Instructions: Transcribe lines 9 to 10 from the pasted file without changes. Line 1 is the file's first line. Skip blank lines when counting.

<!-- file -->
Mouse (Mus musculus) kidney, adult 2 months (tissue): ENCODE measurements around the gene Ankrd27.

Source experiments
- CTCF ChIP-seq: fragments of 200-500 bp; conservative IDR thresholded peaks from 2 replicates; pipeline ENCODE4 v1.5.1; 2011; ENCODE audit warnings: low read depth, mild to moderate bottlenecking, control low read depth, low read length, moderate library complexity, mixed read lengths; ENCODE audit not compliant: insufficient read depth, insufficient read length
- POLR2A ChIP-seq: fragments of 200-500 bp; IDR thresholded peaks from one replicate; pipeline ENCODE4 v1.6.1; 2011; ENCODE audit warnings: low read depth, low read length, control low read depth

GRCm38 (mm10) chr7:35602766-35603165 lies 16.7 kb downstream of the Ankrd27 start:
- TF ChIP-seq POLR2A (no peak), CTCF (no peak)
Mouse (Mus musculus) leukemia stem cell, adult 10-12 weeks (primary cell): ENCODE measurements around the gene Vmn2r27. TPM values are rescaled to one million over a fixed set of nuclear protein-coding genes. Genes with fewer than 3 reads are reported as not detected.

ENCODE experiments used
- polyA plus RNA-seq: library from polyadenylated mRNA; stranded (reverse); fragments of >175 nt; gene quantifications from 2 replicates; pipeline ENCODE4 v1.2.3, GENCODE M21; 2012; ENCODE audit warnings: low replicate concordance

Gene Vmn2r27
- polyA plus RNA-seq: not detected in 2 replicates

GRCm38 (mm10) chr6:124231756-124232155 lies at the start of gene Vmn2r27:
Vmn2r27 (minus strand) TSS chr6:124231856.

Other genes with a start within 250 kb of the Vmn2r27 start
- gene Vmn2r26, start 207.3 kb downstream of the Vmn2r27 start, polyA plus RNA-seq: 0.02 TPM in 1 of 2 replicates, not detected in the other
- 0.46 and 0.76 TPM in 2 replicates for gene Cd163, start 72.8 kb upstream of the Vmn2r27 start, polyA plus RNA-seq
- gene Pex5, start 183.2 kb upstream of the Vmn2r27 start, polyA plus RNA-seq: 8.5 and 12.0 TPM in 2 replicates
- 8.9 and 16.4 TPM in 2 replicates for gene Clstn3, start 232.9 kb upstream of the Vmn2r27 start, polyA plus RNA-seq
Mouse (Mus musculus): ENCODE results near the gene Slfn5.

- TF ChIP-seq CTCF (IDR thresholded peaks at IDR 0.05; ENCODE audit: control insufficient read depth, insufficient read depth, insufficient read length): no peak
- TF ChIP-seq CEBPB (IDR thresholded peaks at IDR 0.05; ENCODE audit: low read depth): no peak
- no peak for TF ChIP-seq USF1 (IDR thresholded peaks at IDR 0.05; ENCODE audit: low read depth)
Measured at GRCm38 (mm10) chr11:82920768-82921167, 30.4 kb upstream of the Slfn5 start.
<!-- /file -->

- polyA plus RNA-seq: library from polyadenylated mRNA; stranded (reverse); fragments of >175 nt; gene quantifications from 2 replicates; pipeline ENCODE4 v1.2.3, GENCODE M21; 2012; ENCODE audit warnings: low replicate concordance

Gene Vmn2r27